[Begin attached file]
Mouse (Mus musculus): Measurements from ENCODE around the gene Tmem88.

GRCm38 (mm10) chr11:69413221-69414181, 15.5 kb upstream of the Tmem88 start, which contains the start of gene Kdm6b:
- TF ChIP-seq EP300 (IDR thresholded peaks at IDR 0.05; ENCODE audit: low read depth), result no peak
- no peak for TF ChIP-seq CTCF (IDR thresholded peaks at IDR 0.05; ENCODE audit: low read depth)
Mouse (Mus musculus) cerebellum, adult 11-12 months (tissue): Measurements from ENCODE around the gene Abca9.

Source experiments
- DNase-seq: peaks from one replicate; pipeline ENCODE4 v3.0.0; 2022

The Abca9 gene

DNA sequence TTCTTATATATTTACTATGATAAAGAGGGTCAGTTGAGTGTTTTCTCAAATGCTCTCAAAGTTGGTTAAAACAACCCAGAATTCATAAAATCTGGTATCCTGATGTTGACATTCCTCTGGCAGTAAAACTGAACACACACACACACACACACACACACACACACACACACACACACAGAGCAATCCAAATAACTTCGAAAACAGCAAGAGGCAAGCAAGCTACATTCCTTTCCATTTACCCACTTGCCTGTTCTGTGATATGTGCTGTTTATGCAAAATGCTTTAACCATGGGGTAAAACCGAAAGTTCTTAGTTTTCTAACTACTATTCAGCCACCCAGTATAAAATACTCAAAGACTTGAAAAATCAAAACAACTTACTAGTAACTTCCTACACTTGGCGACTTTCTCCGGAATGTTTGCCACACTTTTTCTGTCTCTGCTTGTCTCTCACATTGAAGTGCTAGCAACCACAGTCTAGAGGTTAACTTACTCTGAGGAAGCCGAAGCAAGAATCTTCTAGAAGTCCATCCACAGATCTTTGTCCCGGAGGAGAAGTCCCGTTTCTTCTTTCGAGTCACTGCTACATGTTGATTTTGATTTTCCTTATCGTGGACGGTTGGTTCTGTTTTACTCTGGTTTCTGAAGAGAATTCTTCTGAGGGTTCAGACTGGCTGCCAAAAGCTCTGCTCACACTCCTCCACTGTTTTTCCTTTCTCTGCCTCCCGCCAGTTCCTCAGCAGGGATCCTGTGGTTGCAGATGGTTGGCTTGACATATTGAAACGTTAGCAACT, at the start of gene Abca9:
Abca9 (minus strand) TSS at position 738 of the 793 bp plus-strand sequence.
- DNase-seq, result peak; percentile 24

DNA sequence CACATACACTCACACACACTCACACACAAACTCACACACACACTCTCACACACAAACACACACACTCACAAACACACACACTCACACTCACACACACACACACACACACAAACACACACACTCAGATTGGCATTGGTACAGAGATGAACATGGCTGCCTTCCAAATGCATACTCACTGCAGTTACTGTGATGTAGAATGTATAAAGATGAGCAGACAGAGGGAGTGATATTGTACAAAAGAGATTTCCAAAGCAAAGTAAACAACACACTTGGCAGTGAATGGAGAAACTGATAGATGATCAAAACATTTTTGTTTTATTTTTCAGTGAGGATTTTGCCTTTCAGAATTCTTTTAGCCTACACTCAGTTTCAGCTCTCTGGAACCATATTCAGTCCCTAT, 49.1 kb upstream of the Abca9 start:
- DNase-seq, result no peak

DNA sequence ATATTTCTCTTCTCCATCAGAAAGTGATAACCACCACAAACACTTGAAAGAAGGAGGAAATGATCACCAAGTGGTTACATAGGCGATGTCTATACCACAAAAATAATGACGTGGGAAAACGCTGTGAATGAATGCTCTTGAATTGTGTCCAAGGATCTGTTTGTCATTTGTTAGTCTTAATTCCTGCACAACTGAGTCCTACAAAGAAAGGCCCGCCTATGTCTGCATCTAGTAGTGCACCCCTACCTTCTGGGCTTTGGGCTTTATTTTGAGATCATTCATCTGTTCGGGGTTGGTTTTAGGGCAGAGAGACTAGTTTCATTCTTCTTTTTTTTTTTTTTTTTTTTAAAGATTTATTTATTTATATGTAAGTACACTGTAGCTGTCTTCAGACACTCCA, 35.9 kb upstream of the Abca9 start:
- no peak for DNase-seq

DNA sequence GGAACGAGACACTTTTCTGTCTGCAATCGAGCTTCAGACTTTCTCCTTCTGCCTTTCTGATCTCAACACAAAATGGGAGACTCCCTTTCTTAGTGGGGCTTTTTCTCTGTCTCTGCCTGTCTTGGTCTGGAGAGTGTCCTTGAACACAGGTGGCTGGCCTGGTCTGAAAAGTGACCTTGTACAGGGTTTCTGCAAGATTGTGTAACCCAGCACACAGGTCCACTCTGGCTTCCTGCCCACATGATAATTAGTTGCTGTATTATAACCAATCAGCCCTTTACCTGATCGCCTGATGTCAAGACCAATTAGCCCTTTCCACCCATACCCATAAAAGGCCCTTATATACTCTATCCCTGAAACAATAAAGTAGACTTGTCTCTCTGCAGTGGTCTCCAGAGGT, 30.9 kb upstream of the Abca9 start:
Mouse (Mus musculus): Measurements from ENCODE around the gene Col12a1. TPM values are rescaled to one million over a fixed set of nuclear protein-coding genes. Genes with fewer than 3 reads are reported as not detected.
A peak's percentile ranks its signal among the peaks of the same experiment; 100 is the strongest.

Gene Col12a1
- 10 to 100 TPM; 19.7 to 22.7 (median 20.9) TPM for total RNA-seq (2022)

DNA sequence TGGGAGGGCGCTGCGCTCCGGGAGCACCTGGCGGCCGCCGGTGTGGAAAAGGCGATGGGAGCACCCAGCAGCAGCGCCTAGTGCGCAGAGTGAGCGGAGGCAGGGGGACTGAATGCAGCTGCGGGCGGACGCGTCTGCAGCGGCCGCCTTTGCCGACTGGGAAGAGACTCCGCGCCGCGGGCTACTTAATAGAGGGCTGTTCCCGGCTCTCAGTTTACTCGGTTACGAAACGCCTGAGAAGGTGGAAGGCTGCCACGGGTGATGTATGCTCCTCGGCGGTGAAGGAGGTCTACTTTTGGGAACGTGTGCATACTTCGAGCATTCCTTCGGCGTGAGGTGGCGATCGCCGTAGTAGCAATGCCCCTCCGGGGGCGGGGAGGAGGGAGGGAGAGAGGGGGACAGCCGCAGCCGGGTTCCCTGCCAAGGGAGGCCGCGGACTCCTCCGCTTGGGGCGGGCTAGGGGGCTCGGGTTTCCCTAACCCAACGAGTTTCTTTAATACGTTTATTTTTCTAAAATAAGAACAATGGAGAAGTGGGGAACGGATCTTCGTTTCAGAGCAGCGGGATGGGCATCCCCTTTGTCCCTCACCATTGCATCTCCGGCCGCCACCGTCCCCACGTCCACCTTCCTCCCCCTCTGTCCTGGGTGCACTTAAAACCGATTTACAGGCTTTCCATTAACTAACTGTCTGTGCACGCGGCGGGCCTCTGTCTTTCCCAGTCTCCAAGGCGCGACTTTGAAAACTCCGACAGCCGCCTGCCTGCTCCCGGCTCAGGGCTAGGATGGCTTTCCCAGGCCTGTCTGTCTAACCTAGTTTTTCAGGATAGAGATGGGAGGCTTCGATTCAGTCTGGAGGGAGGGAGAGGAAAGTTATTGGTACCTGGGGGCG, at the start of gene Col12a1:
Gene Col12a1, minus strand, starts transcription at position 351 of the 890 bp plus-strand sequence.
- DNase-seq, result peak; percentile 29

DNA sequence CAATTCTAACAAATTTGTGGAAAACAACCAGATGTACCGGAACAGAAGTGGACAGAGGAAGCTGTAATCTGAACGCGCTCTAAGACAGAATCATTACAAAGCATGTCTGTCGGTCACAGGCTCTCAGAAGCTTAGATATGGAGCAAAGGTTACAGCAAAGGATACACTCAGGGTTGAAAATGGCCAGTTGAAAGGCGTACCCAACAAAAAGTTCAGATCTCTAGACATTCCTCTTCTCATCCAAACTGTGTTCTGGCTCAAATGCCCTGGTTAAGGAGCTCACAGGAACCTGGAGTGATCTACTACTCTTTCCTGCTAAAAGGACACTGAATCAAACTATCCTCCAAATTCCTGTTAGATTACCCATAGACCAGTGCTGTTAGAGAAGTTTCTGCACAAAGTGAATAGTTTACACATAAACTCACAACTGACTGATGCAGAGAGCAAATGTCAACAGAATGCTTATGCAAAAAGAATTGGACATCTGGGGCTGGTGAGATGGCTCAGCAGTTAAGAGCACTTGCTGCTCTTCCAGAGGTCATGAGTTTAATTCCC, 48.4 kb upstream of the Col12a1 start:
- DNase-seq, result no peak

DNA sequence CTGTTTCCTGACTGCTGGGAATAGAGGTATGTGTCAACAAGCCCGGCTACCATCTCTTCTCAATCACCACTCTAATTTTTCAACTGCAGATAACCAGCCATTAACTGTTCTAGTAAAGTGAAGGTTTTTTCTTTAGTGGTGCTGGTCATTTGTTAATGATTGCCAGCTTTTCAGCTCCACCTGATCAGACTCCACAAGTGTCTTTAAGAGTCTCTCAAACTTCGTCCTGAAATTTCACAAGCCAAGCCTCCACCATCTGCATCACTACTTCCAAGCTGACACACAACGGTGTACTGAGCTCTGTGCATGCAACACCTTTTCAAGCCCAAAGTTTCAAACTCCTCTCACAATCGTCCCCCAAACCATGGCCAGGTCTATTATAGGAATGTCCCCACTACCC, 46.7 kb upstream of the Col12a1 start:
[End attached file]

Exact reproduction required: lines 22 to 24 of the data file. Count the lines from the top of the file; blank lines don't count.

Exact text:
Gene Col12a1, minus strand, starts transcription at position 351 of the 890 bp plus-strand sequence.
- DNase-seq, result peak; percentile 29

DNA sequence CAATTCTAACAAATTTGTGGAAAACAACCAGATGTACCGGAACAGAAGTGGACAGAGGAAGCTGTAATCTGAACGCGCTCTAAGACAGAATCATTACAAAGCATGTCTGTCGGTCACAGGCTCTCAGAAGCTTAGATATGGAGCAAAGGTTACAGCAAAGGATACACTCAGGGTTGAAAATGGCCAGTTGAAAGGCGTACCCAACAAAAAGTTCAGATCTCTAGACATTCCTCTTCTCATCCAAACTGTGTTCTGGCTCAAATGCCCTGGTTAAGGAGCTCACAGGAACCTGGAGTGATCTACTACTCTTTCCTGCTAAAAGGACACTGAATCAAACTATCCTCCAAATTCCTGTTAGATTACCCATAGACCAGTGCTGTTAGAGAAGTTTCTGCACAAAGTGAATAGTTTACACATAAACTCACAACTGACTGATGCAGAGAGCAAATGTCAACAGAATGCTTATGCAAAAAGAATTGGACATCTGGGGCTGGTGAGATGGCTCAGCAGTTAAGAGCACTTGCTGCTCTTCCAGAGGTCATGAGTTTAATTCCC, 48.4 kb upstream of the Col12a1 start: